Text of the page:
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Jacob H. Shreckhise, James S. Owen Jr., and Alex X. Niemiera

relatively low specific surface area for P adsorption compared with soils used in conventional agricultural production. Continuous fertilization with controlled-release, soluble granular, or liquid fertilizer coupled with daily irrigation, commonplace in

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Gitta Shurberg, Amy L. Shober, Christine Wiese, Geoffrey Denny, Gary W. Knox, Kimberly A. Moore, and Mihai C. Giurcanu

of three clusters per species were planted in each treatment plot. Controlled-release fertilizer was applied at annual N rates of 0, 2, 4, 6, and 12 lb/1000 ft 2 ; N rates were based on the current Florida Friendly Landscaping™ Program

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Valtcho D. Zheljazkov, Juan L. Silva, Mandar Patel, Jelena Stojanovic, Youkai Lu, Taejo Kim, and Thomas Horgan

nutrient source. The objective was to compare the productivity of four crops grown in commercial growth medium in pots with the following treatments: untreated control, noncomposted hair cubes at 2.5%, 5%, and 10% by weight, a controlled-release fertilizer

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Mary Jane Clark and Youbin Zheng

green roof vegetation should be considered when determining optimal green roof fertilizers. Fig. 1. Overall appearance of green roof modules grown under eight controlled-released fertilizer rates. The overall appearance was ranked using a scale ranging

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Amy L. Shober, Kimberly A. Moore, Nancy G. West, Christine Wiese, Gitta Hasing, Geoffrey Denny, and Gary W. Knox

with 6-ft spacing between plants and 12-ft spacing between rows on 15 to 17 June 2009. A total of three shrubs of each species were planted in each plot. Controlled-release fertilizer was broadcast applied to the shrub bed at annual N rates of 0, 2, 4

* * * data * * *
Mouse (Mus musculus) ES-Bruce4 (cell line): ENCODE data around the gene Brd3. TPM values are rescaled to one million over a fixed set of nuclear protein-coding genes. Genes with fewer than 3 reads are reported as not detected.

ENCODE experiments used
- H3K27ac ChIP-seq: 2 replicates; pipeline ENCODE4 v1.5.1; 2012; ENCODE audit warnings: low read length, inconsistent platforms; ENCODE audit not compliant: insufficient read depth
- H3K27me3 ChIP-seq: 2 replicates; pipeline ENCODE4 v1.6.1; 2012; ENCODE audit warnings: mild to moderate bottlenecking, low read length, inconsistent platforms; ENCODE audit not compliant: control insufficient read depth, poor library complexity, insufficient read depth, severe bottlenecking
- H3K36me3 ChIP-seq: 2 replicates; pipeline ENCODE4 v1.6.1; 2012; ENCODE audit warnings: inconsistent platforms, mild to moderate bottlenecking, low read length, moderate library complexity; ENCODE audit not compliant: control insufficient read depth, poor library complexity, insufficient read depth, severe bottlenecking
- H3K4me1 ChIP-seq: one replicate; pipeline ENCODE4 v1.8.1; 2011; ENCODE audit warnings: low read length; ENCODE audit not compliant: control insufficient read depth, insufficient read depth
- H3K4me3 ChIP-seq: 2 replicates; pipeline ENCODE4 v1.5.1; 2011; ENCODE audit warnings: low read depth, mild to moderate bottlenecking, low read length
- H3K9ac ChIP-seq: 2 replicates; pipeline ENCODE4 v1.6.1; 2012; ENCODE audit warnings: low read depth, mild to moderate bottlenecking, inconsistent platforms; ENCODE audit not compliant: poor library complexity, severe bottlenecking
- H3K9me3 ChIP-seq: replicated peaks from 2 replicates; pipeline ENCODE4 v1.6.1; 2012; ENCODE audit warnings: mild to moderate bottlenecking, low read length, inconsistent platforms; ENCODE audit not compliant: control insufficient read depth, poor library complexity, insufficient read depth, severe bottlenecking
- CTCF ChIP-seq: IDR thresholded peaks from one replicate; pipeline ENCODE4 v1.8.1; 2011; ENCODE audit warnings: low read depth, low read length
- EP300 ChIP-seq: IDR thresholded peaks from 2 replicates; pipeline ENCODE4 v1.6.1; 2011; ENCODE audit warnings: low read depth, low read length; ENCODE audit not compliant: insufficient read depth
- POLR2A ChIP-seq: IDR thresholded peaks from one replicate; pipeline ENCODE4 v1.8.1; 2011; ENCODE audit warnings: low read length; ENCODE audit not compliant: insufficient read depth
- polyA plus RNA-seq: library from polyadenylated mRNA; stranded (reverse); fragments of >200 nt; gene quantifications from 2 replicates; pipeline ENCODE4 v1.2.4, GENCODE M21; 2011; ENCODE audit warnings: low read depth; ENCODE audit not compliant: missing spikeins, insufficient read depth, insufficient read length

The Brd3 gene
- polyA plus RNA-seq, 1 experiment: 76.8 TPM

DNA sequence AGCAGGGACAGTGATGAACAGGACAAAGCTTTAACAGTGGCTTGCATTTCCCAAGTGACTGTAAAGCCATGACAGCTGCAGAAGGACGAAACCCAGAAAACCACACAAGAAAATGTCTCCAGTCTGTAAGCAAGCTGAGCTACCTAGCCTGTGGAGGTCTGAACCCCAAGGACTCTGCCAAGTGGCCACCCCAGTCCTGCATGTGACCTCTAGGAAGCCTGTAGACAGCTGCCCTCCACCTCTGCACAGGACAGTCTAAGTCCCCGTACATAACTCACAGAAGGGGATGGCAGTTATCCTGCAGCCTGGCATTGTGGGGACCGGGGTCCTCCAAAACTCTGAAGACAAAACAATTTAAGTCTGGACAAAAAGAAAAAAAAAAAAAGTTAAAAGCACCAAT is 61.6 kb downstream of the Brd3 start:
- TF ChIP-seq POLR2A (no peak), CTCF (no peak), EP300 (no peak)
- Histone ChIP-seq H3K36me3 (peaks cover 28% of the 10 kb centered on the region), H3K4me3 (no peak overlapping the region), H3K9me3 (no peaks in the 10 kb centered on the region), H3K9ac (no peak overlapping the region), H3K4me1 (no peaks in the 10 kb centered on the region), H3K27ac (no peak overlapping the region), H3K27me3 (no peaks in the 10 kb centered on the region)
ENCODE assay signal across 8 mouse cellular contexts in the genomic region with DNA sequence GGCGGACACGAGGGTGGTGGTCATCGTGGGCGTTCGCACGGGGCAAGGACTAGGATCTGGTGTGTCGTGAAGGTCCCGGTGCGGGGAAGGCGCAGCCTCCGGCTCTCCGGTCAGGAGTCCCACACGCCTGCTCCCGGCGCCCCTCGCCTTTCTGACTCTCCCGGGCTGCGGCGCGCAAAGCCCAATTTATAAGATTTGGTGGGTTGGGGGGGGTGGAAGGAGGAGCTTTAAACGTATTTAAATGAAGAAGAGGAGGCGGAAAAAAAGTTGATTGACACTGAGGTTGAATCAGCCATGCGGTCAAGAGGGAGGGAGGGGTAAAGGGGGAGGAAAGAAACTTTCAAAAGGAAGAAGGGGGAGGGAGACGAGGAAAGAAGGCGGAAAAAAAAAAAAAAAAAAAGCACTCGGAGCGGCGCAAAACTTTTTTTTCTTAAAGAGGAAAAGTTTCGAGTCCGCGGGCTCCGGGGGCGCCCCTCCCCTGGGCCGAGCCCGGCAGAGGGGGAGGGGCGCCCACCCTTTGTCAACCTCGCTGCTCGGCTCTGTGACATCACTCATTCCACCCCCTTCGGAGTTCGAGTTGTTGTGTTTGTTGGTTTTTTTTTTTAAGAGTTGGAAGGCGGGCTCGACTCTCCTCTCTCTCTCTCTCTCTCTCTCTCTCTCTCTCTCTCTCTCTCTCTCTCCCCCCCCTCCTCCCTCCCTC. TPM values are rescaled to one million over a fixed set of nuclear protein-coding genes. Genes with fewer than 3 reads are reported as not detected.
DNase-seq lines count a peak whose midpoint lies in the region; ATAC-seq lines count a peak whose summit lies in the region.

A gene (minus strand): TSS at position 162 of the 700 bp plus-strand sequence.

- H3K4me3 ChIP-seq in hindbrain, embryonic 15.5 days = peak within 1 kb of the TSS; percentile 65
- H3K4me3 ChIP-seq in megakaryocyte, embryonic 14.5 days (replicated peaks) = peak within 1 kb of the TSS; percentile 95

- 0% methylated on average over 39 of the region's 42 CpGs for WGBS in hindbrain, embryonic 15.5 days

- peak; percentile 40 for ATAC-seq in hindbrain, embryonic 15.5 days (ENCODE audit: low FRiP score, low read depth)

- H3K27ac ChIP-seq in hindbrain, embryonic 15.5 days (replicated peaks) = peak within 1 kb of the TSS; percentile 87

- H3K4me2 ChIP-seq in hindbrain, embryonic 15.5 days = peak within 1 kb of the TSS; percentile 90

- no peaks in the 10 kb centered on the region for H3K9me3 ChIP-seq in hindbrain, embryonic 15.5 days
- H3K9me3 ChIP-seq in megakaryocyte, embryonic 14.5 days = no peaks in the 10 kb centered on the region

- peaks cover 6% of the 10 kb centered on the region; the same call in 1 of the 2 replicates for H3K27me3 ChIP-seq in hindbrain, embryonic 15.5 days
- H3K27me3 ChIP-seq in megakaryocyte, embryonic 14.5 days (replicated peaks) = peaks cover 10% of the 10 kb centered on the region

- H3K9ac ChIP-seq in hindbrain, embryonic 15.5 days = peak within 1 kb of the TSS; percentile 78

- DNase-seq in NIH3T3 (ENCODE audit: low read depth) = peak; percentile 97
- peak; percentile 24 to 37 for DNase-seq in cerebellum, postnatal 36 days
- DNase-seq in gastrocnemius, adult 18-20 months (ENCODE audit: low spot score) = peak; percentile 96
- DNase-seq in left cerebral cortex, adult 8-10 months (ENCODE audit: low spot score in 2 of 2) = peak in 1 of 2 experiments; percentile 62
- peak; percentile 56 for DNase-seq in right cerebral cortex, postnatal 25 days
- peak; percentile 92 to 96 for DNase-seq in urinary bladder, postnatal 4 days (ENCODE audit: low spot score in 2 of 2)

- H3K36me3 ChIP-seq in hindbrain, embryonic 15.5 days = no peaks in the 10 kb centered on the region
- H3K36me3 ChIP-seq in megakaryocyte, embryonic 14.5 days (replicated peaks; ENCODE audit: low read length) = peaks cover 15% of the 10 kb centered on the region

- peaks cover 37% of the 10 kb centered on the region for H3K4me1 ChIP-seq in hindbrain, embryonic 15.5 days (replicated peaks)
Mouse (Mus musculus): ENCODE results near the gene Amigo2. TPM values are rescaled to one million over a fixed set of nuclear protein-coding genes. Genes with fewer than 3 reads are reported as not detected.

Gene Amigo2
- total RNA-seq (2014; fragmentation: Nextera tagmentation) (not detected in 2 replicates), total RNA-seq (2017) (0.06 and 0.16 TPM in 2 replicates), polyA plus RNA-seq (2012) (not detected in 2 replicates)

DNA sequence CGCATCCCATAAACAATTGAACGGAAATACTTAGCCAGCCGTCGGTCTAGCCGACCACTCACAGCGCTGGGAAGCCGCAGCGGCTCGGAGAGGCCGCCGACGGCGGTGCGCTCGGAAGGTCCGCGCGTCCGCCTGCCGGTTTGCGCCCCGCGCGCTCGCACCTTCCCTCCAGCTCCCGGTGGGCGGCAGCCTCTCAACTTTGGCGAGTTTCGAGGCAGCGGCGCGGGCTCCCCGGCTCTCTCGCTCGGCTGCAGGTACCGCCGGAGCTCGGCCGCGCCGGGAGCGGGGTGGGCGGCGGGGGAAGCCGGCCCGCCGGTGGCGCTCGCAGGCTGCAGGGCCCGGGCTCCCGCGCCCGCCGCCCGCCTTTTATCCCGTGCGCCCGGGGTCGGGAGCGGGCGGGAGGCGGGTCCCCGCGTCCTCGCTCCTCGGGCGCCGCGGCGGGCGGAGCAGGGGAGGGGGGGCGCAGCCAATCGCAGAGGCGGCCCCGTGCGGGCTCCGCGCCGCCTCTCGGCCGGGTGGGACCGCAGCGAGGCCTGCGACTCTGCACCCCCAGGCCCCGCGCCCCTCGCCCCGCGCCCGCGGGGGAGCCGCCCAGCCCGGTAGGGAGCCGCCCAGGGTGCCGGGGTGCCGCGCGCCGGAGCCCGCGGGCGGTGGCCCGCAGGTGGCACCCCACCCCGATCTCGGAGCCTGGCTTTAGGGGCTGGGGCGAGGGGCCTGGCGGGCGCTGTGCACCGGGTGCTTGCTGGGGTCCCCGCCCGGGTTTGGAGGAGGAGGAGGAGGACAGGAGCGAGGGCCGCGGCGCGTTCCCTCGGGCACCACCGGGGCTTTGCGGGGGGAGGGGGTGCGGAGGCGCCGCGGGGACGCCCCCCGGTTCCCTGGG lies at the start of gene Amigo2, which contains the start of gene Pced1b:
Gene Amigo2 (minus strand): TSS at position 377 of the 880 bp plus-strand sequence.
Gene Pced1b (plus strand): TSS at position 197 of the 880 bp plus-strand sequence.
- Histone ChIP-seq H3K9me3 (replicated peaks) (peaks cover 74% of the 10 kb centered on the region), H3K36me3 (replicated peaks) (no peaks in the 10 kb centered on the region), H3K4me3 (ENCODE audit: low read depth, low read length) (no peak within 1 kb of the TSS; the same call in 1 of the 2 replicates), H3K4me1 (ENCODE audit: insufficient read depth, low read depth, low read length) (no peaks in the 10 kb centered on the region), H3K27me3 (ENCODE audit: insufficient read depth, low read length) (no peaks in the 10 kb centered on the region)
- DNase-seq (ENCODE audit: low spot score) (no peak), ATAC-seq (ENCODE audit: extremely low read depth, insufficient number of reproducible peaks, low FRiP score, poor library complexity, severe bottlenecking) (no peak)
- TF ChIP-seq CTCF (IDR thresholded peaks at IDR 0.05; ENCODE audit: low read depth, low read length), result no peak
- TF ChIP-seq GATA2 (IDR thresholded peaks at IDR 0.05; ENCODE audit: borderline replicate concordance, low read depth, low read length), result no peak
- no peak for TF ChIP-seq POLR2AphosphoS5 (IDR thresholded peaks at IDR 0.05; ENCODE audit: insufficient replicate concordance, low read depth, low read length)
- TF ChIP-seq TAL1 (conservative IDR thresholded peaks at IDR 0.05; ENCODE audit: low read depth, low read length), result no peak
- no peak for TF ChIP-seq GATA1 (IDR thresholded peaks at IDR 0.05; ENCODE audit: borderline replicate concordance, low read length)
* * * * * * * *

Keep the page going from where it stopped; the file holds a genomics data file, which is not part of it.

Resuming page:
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Mohammed Z. Alam, Calvin Chong, Jennifer Llewellyn, and Glen P. Lumis

water use and runoff from container growing. In Ontario, controlled-release fertilizers (CRFs) are most commonly used to fertilize container-grown plants. CRF is commonly incorporated into the medium before potting or topdressed on the surface of the

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Timothy K. Broschat

their N, but none of their K, in controlled-release form. Table 2. Fertilizer treatments applied to areca palms ( Dypsis lutescens ) planted in calcareous fill or native sand soils in Davie, FL. In Dec. 2013 all palms were measured for initial height to

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Amir Ali Khoddamzadeh and Bruce L. Dunn

product, The Scotts Co., Marysville, OH) controlled-release fertilizer were applied on the surface of each pot and tap water was then used during irrigations. Pots were drip irrigated at a rate that allowed media saturation and leaching to be estimated at

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Carolyn F. Scagel, Richard P. Regan, Rita Hummel, and Guihong Bi

Aug. 2006 by topdressing urea formaldehyde (16-UF, 32-UF) on the surface of the growing substrate or on 5 May 2006 by topdressing a controlled-release fertilizer [16-CRF, 32-CRF (Osmocote Classic© 18-6-12; Scotts Horticulture, Marysville, OH)] at

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Yuqi Li and Neil S. Mattson

least 1 week. Mattson (2014) reported that performance of bedding plants grown with substrate-incorporated organic fertilizers compared with CF and controlled-release fertilizer (CRF). Liquid fertilized plants were the largest in all cases; however